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Program honors historic civil rights event

Friday, Feb. 29, 2008, 3:30 to 6:30 p.m. McCosh 50
The integration of the University of Alabama -- a historic moment in the civil rights movement -- will be commemorated with a program titled "The Opportunity of Crisis: Integrating the University of Alabama" from 3:30 to 6:30 p.m. Friday, Feb. 29, in McCosh 50.

The event will feature a discussion with Princeton alumni John Doar and Nicholas Katzenbach, who played key roles in the event as members of the Kennedy administration's Justice Department.

Hosted by the Program in American Studies, the Center for African American Studies and the Program in Law and Public Affairs, the program will feature a screening of the documentary "Crisis: The Making of a Presidential Commitment," followed by two panels that will reflect on the events of June 1963 and their enduring legacy.

In a dramatic moment, Alabama's segregationist governor George Wallace stood in the doorway of the University of Alabama's Foster Auditorium to try and halt the admission of two African American students, Vivian Malone and James Hood -- and was turned aside by the federal government. That same night, President Kennedy delivered a speech to the nation that offered an eloquent plea for racial justice.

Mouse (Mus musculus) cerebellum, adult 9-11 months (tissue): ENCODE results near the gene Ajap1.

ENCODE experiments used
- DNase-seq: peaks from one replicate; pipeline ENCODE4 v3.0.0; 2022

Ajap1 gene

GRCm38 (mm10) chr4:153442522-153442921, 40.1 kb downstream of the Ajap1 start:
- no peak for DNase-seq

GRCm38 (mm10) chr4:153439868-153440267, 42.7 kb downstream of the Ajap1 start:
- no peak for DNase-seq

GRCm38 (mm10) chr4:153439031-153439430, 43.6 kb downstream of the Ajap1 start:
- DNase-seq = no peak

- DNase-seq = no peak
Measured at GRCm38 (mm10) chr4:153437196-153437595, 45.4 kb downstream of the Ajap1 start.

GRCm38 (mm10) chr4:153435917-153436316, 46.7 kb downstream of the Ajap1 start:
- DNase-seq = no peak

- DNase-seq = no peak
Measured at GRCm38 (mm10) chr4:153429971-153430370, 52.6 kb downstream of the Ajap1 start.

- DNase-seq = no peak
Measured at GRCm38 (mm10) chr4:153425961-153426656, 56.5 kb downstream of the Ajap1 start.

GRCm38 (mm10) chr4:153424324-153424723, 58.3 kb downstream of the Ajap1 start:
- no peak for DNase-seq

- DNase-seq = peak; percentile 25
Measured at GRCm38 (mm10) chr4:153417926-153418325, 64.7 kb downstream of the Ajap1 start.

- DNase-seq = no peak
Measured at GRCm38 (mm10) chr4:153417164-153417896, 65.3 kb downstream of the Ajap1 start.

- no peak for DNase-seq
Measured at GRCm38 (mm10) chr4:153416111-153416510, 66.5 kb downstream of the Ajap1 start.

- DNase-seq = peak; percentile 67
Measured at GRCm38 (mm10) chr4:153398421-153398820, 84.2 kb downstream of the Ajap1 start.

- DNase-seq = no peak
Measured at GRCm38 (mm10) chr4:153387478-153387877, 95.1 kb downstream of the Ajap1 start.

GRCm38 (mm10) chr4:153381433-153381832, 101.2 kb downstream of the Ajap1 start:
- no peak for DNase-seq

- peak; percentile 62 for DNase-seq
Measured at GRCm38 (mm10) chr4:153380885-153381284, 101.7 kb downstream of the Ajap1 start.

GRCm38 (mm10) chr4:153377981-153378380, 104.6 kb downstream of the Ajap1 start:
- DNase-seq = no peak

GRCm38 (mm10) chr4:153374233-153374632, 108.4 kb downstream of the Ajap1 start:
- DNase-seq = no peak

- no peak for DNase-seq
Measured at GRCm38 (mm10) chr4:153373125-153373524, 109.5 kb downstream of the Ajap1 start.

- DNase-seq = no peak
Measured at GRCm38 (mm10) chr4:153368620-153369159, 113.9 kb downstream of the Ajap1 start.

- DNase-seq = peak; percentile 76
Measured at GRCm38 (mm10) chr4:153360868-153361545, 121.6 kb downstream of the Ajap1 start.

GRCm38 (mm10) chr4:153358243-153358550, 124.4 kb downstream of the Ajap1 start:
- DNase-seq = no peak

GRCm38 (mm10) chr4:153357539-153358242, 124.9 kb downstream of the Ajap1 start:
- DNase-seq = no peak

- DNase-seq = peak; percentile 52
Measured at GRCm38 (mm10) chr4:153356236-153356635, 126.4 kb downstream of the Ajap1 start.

The events were the subject of the film "Crisis," directed by Robert Drew. With camera crews in Montgomery and Tuscaloosa, Ala., and Washington, D.C., Drew captured the tension that lay behind the confrontation. The film includes candid footage of the key participants, including Malone, Hood, Wallace and Kennedy, as well as officials working at the Justice Department under Attorney General Robert Kennedy. Those officials included Doar, a 1944 Princeton graduate, and Katzenbach, a 1945 alumnus, who served as assistant U.S. attorneys general in the 1960s.

In the first panel on Feb. 29, director Drew, along with one of his cameramen, the distinguished filmmaker D.A. Pennebaker, will discuss the making of the film and its place in the history of American cinema as well as American politics. In the second session, Doar and Katzenbach will discuss the events and the lessons they hold for the present.

The discussions will be moderated by Valerie Smith, the Woodrow Wilson Professor of Literature and director of the Center for African American Studies, and Sean Wilentz, the Sidney and Ruth Lapidus Professor in the American Revolutionary Era.

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